Cyprus seeks to address challenges facing small and medium-sized enterprises (SMEs) in obtaining financing, by creating a state Equity Fund which will inject cash into capital-starved businesses and start-ups.
Currently, the lack of a financial ecosystem which would allow small business and start-ups to draw capital from equity and venture capital is forcing companies to rely on banks for financing.
The equity fund was suggested by the Cyprus Economy and Competitiveness Council, an advisory body to the President, as a measure to cover what it saw as a €35 mln gap in financing needs of Cypriot SMEs.
The plan involves initial capital of €5 mln will be provided by the government in 2020, while the total contribution is expected to reach €20 mln by 2022, depending on investment in the fund.
The Finance Ministry has already asked for the House to lift a freeze on the initial €5 mln, with MPs, however, appearing reluctant to do so as they raise concerns over the way the money will be distributed.
Talking to the Financial Mirror, Andreas Assiotis, member of the Economy Council, said the creation of the fund appears to be a necessity as Cyprus lacks one of the essential pillars of a healthy economy — an ecosystem financing businesses, as well as start-ups.
“This issue emerged as we have seen the weakness of SMEs to obtain funding apart from lending from Cyprus’ commercial banks.”
“Alternative sources of funding are needed in the sense that someone, the state, international investors will need to come in to fund these companies by providing equity funding.
Currently, this cannot be done as there are no equity funds or venture capital active in the market,” Assiotis said.
Asked whether the state Equity Fund could constitute state aid, Assiotis clarified that Cyprus would not be the first to put together such a fund, and it would be along the lines of the Juncker Plan or Invest Europe.
The European Commission’s Investment Plan for Europe (EC IPE) known as the “Juncker Plan” or the “EU Infrastructure Investment Plan” is an ambitious infrastructure investment programme launched by EC President Jean-Claude Juncker in November 2014.
It aims at unlocking public and private investments in the “real economy” of at least €315 bln over a three-year fiscal period.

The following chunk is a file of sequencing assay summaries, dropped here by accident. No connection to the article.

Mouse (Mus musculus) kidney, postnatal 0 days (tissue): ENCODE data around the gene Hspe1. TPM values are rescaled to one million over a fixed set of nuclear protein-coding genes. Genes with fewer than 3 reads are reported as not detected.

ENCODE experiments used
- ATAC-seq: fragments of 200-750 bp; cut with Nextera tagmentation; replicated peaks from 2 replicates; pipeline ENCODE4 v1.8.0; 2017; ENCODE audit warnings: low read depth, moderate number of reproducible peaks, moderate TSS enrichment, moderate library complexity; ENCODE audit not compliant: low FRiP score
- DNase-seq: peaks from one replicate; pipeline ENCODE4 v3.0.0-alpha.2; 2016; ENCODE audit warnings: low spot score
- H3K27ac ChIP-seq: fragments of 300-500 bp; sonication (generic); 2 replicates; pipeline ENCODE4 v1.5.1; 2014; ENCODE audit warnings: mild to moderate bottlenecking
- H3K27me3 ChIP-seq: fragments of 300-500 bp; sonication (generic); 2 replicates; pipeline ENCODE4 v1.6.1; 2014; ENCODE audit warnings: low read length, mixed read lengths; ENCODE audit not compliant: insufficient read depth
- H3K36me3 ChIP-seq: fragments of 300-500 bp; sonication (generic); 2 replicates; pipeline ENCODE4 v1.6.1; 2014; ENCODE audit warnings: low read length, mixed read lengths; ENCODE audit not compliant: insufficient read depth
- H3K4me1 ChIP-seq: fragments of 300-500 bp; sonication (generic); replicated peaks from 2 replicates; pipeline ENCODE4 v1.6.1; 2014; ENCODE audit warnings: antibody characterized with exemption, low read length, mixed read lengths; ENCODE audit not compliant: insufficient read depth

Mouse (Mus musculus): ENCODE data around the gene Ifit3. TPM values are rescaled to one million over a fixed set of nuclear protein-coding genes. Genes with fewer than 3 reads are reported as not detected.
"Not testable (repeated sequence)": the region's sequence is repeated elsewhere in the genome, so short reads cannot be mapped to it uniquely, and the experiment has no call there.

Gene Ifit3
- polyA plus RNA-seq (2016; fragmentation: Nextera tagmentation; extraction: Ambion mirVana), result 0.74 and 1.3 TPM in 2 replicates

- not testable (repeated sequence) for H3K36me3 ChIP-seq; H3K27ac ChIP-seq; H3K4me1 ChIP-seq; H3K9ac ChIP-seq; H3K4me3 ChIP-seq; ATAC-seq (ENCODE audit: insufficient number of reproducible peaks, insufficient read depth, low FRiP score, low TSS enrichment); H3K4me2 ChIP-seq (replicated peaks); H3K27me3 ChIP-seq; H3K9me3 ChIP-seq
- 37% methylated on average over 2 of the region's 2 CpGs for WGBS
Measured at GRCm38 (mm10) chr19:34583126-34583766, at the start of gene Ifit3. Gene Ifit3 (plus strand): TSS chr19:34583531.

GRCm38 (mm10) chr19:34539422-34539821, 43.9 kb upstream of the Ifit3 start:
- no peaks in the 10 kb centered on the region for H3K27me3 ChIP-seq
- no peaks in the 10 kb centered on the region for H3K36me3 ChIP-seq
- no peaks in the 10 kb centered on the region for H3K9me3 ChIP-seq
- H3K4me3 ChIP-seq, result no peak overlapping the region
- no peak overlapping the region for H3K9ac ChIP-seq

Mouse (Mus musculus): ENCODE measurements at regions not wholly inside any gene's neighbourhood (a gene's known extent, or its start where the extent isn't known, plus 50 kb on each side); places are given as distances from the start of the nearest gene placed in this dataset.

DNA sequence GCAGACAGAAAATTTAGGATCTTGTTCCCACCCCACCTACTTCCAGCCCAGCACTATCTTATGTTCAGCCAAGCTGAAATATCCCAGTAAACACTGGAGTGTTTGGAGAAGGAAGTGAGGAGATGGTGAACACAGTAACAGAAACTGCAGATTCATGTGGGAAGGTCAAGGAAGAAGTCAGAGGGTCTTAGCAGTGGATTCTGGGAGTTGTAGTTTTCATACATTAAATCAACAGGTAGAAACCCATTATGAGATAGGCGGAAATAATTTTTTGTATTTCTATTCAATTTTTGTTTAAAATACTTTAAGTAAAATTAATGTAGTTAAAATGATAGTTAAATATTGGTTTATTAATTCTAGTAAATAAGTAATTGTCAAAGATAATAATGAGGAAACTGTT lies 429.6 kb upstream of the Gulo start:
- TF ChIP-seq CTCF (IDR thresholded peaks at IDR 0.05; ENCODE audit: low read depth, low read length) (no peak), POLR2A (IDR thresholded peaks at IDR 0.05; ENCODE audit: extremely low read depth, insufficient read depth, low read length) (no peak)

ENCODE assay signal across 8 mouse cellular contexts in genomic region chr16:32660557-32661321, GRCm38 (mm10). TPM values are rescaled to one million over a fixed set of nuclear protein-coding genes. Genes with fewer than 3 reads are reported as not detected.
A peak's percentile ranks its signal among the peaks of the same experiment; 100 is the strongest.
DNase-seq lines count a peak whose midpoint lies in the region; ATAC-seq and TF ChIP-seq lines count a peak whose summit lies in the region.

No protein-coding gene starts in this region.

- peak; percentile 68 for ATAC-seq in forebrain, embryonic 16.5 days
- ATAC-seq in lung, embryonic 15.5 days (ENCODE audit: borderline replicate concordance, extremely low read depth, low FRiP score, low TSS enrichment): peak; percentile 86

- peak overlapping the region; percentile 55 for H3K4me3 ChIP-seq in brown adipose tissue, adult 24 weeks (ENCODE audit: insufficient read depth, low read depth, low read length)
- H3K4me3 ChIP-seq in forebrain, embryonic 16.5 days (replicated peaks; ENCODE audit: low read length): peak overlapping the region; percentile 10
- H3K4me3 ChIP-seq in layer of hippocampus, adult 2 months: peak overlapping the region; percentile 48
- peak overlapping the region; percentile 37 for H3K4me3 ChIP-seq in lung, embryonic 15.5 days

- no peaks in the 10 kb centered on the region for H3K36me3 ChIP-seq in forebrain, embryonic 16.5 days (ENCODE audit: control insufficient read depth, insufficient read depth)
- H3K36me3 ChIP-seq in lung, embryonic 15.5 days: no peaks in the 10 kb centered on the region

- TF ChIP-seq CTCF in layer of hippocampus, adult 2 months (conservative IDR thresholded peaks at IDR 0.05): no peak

Assiotis said the fund could be set up with government money but later it could attract resources from EU funds and other funding institutions such as the European Investment Bank, as well as private investors.
Assiotis said it could be initially funded by many institutions including the government and European funds but at a later stage by other private organisations which would secure a return either on the capital provided to a company or on the investment provided to the Fund.
It will be managed by experts with the state participating in the Fund’s board only as a supervisor and not as an administrator.
The Council also recommends a campaign aiming to strengthen the SMEs financial education which would help in promoting the equity fund.
Assisting SMEs to obtain financing, in general, is a problem, especially obtaining funding from commercial banks.
“Companies are thirsty not for bank financing but equity,” said Assiotis.
He added that Cyprus SMEs, as the whole of the Cypriot economy, are overindebted.
CIIM Professor of Economics George Theocharides told the Financial Mirror that businesses and households are heavily indebted which makes things difficult for banks to give out loans to existing SMEs and new businesses such as start-ups which are high risk.
“However, the economy needs these businesses as 90% of existing businesses are SMEs.”
Welcoming the state equity fund, Theocharides said the government is on the right track in trying to give a push to Cypriot SMEs, while also facilitating innovative start-ups on the island.
He argued that apart from giving companies a push by injecting cash into businesses in exchange for equity, the government could pave the way for the creation of such equity funds by private investors.
“The success of this fund will certainly draw the attention of investors while paving the way for the growth of innovative start-ups which in turn could draw in venture capitalists,” said Theocharides.
“One of the main pillars of any economy that Cyprus is lacking is an ecosystem within which businesses can raise capital, forcing them to turn to the banks.
If you want to tackle the problem of high private debt which exists for both households and corporations, the creation of a developed and organised ecosystem of raising equity capital is a must,” said Theocharides.